Motor vehicles are generally the largest end use for sensors in the US; however, with the sharp downturn in vehicle production, this market fell behind industrial applications in 2009. Through 2014, demand for motor vehicle sensors in the US will advance 14 percent annually to $3.9 billion in 2014, supported by a rebound in motor vehicle production, coupled with the rising use of newer sensor-laden systems. As a result, motor vehicles will once again become the leading market for sensors well before 2014 and will account for more than half of the overall increase in sensor demand between 2009 and 2014. Because of the sheer size of the recovery in the large motor vehicle market, the other leading markets will all perform at a below average pace. Still several of these markets will post solid gains, including industrial machinery and medical applications, which will both rise more than four percent per year through 2014.
Among the various sensor types, proximity and positioning and chemical property sensors will see the most rapid increases. Proximity and positioning sensors will benefit from the rebound in motor vehicle production and industrial machinery shipments. In addition, these products are used in newer automotive applications such as electronic stability control systems and advanced airbags. Demand for chemical property sensors will be supported by technological advances that allow for price reduction, sensor miniaturization and greater precision. Process variable sensors (e.g., pressure, temperature, flow and level) will continue to be the largest product type, although these sensors are expected to grow at below-average rates since they represent some of the more mature products in the sensor industry.
For further details contact:
The Freedonia Group, Inc.,
767 Beta Drive, Cleveland, OH 44143-2326
Tel.: 440.684.9600, fax 440.646.0484
Global Market for MEMS Devices Used in Medical Applications
Implantable MEMS Device Close to the Heart of Cardiac Patients
El Segundo, Calif., October 1, 2010—In what could become one of the biggest ever deals involving Microelectromechanical Systems (MEMS) sensors, St. Jude Medical Inc. is investing millions of dollars in an implantable device that can monitor patients after heart surgery, potentially revolutionizing cardiac care, according to the market research firm iSuppli Corp.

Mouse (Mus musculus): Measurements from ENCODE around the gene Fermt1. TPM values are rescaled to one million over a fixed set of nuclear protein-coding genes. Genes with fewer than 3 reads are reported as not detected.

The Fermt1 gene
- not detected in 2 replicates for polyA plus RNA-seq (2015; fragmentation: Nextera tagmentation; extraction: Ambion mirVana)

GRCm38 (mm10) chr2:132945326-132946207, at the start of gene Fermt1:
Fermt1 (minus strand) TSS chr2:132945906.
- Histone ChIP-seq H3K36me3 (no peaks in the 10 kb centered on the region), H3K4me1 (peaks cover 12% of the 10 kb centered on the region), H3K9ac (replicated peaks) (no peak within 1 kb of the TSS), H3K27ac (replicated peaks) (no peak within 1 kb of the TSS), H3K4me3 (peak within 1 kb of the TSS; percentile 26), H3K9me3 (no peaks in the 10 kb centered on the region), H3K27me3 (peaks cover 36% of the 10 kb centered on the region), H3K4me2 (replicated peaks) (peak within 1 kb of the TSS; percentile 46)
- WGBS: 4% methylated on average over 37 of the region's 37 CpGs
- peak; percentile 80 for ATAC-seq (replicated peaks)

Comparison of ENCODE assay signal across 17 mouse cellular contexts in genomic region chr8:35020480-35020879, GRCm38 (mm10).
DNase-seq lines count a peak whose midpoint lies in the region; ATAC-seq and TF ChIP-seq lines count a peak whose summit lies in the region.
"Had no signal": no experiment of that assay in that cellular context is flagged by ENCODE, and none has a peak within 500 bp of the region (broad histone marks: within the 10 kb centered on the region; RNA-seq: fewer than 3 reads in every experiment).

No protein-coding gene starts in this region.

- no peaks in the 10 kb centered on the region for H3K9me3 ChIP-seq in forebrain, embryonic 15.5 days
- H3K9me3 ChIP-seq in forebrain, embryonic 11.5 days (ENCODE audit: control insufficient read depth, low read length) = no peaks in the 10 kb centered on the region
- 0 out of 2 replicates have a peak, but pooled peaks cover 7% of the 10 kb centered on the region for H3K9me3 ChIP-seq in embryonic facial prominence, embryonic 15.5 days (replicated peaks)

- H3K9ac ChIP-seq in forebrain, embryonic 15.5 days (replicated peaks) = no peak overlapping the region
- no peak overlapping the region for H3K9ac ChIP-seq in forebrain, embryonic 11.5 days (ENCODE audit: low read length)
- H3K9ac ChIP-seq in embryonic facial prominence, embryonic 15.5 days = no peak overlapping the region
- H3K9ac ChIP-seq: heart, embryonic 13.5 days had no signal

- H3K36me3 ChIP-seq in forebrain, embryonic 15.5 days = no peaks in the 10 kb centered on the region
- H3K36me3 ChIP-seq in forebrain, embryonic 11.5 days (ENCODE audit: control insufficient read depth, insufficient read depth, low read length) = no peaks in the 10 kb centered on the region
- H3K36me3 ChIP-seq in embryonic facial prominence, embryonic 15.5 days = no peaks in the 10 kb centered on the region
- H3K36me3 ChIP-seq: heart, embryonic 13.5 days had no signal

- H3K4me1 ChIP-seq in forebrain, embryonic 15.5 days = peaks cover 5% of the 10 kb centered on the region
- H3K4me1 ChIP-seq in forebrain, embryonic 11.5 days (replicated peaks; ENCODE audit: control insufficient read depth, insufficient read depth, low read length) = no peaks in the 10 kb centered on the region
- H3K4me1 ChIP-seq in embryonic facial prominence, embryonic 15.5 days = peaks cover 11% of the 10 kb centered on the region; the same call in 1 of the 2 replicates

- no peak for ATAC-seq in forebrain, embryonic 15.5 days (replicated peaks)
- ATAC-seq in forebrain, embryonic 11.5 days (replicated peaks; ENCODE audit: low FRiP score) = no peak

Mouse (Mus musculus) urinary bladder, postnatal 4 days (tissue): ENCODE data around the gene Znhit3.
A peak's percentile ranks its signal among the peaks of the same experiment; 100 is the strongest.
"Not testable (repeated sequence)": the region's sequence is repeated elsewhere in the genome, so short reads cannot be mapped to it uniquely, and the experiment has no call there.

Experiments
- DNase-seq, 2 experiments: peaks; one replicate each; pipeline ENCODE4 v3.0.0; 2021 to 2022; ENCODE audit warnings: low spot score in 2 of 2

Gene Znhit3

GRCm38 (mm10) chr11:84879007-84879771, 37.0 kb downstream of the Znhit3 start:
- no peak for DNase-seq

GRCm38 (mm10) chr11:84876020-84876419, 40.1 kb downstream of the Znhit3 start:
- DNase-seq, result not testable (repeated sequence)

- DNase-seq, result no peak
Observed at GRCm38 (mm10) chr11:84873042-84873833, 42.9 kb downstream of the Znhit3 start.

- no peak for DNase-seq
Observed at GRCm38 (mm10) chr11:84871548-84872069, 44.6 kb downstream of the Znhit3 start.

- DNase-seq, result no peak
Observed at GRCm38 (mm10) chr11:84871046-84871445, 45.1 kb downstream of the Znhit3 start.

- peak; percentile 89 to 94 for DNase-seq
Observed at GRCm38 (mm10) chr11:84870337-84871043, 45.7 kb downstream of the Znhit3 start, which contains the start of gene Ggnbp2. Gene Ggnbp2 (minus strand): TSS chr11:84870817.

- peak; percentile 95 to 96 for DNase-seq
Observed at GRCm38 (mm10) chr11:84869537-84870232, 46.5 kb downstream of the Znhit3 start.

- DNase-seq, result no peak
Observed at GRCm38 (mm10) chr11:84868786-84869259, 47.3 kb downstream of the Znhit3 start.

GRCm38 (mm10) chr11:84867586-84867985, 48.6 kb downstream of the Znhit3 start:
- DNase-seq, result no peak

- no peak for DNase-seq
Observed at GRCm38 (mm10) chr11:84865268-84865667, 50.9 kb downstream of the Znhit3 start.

The device, commercialized by Atlanta, Georgia-based CardioMEMS Inc., features an implantable MEMS pressure sensor that monitors the heart for the tell-tale buildup of pressure in pulmonary arteries following cardiac surgery. Including signal processing electronics, a user interface and an antenna, the CardioMEMS system wirelessly communicates with the sensor and reports data telemetrically—remotely—to the physician, who then can adjust treatment as necessary. The entire process can take place without hospitalization, yielding huge cost savings for patients and health providers alike.
“Unit sales potential for the CardioMEMS device is pegged at several tens of thousands by 2014, with the likelihood that shipments eventually could amount to hundreds of thousands to even the low millions—a large number for a medical application,” said Richard Dixon, senior analyst for MEMS and sensors at iSuppli. “At present, the only high-volume medical applications for MEMS consist of disposable blood pressure sensors costing $1 that are used during operations, or for respiratory monitoring pressure sensors that are non-disposable and command higher prices. In comparison, the specialist packaging and wireless transmission afforded by the pressure sensor used by CardioMEMS adds considerable value and will lead to a long-term market several times larger in revenue than that of disposable pressure sensors.”
The global market for MEMS used in medical applications is forecasted to reach $430 million by 2014, up from $229 million in 2009, equating to a CAGR of 13 percent, as shown in the attached figure.